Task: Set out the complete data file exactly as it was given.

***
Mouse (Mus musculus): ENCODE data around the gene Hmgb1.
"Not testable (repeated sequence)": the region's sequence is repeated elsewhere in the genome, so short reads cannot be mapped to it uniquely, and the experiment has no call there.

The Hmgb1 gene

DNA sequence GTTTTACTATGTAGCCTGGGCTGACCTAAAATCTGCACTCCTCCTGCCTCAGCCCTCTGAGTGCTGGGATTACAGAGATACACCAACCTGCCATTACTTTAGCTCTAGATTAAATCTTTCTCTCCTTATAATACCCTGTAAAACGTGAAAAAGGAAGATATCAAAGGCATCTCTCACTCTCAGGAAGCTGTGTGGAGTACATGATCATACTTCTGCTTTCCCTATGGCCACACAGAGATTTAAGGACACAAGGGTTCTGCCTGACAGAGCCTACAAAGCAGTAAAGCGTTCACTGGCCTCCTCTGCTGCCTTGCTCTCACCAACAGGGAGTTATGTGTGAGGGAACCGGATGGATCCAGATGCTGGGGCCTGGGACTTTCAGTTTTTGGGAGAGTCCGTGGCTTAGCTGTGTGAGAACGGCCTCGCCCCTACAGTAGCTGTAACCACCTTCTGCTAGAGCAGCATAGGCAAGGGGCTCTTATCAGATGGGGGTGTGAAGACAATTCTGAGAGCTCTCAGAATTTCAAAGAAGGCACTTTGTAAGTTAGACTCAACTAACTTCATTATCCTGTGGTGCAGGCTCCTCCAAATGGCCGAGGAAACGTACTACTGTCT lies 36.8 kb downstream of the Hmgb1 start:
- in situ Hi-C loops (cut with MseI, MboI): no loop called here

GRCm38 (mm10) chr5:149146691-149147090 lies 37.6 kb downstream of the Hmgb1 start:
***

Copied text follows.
Mouse (Mus musculus): ENCODE data around the gene Hmgb1.
"Not testable (repeated sequence)": the region's sequence is repeated elsewhere in the genome, so short reads cannot be mapped to it uniquely, and the experiment has no call there.

The Hmgb1 gene

DNA sequence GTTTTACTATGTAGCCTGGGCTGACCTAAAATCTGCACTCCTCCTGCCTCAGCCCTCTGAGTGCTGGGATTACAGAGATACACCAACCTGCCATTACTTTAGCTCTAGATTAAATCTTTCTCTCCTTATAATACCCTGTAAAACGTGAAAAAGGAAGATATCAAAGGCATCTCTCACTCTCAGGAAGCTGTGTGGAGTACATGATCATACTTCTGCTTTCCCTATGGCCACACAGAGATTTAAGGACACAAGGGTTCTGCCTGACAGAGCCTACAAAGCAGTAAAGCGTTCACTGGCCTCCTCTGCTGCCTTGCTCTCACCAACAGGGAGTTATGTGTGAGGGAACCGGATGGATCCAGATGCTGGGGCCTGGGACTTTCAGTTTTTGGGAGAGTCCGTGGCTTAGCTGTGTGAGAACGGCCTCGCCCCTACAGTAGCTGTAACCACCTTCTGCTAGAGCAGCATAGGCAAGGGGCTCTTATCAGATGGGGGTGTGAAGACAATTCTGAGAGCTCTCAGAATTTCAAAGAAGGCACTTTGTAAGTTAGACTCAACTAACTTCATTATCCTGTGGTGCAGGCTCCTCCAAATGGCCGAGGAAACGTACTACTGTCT lies 36.8 kb downstream of the Hmgb1 start:
- in situ Hi-C loops (cut with MseI, MboI): no loop called here

GRCm38 (mm10) chr5:149146691-149147090 lies 37.6 kb downstream of the Hmgb1 start: